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Rudbeckia Hirta- Black-Eyed Susan

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Black-eyed Susans are very drought-resistant and can thrive in almost any environment, but they don't like wet soil that doesn't have good drainage.

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$5.99
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Rudbeckia Hirta- Black-Eyed Susan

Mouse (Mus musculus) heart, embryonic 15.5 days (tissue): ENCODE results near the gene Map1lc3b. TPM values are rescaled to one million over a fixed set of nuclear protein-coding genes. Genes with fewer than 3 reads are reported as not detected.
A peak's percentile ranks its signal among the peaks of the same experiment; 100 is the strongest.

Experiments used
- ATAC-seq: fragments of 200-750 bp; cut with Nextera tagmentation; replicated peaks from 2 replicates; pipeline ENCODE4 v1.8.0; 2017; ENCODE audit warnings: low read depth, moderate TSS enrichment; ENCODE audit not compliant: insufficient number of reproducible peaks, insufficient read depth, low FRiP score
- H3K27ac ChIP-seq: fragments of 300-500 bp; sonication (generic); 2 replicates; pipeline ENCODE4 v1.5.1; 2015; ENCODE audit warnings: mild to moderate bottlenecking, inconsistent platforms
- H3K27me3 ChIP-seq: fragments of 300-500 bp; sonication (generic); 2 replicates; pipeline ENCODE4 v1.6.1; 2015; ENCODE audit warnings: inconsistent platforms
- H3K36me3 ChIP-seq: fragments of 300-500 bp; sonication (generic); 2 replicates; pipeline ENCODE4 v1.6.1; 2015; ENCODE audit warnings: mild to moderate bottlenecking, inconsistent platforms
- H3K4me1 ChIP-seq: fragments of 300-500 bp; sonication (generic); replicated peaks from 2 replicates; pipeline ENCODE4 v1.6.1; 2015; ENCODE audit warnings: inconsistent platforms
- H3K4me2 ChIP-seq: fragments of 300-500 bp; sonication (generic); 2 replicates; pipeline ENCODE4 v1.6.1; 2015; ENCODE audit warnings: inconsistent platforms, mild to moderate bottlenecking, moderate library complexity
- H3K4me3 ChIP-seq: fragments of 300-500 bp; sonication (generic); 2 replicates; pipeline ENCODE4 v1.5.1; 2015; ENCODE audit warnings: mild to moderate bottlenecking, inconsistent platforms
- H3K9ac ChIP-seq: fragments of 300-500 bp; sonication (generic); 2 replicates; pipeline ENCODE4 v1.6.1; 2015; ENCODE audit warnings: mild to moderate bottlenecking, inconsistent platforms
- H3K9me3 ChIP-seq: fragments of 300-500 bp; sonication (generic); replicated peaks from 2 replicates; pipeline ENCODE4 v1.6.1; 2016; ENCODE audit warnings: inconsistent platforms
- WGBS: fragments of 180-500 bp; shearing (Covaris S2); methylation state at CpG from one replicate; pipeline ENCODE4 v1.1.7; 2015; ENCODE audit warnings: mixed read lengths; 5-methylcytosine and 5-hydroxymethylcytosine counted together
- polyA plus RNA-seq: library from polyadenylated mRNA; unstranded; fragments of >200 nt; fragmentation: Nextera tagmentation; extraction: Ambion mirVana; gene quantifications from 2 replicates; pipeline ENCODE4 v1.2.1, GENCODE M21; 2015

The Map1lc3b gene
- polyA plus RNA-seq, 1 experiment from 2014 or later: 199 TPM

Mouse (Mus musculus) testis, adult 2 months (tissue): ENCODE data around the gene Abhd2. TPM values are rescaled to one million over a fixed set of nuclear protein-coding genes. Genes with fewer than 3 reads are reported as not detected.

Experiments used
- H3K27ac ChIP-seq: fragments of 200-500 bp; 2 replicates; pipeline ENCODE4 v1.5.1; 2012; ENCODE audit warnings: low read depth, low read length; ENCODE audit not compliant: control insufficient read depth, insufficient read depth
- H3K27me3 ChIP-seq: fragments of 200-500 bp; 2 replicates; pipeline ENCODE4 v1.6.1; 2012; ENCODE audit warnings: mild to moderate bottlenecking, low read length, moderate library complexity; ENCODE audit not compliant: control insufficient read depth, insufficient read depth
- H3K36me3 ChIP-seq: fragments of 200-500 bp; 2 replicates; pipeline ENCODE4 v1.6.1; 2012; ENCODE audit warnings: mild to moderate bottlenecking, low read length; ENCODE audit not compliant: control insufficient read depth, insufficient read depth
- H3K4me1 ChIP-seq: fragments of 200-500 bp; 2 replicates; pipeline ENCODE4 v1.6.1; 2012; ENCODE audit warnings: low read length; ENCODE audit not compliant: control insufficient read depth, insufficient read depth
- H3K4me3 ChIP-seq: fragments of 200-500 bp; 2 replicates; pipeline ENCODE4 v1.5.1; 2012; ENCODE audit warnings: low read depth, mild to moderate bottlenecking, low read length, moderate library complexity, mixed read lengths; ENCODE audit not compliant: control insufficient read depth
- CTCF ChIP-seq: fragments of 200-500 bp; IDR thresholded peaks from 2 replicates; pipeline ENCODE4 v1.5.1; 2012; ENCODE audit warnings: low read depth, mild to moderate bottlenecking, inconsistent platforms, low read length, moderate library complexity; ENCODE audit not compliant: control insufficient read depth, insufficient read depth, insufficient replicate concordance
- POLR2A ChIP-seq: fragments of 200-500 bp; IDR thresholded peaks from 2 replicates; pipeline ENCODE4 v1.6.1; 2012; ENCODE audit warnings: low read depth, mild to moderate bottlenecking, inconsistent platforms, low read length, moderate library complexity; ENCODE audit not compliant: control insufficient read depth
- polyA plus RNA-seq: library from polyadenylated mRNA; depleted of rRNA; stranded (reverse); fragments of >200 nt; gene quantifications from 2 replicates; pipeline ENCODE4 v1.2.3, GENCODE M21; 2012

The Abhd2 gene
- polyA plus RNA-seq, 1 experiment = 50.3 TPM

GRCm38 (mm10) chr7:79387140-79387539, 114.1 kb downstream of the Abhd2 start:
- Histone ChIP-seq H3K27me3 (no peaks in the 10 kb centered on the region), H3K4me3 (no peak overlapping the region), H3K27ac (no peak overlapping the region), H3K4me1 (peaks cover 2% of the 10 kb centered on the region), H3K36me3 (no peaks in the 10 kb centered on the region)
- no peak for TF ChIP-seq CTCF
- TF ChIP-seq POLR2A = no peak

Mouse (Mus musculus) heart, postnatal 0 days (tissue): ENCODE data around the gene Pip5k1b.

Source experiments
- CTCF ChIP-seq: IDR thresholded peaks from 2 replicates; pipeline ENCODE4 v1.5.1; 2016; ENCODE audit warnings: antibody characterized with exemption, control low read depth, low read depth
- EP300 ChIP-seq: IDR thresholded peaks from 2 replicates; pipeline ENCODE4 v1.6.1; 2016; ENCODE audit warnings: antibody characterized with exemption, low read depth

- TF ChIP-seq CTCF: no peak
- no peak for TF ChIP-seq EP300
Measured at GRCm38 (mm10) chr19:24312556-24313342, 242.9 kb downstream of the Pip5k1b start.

An iconic wildflower, the Black-eyed Susan is a spot of sunshine in any open field. Known also as the Gloriosa or Ox-eye Daisy, Rudbeckia Hirta has 25 varieties that grow in every state of North America. Although it is widely known as a prairie flower, it has been the State Flower and emblem of Maryland since 1918. The flower looks like a yellow-orange diary with a brown center, but it is actually part of the aster family and related to the sunflower. In fact, it looks like a mini sunflower with a single row of petals rather than several. They can grow up to three feet high, with two- to three-inch flower heads, and have rough, hairy leaves and stems. Part of their name, hirta, is the Latin word for hairy. This is one of the ways you can distinguish them from the very similar-looking orange coneflower (Rudbeckia fulgida) and the Rudbeckia spp, which looks nearly identical but has a shorter growing season. The sunflower grows wild in every state east of the Rocky Mountains, and it can often be found along road sides, and in fields, meadows, and dry flatlands. It is a hearty flower that conservationists use to restore prairie lands, and it can even re-seed itself quite aggressively. Black-eyed Susans are very drought-resistant and can thrive in almost any environment, but they don't like wet soil that doesn't have good drainage. The oblong, bright petals attract butterflies and beneficial insects when in bloom, and the seed heads are a favorite of finches and regional birds. This biannual perennial has a very long growing season and will return year after year. Black-eyed Susans are indigenous to the United States and have a long history in Native folklore and medicine. The roots were used by Native Americans and folk medicine as a treatment for colds.

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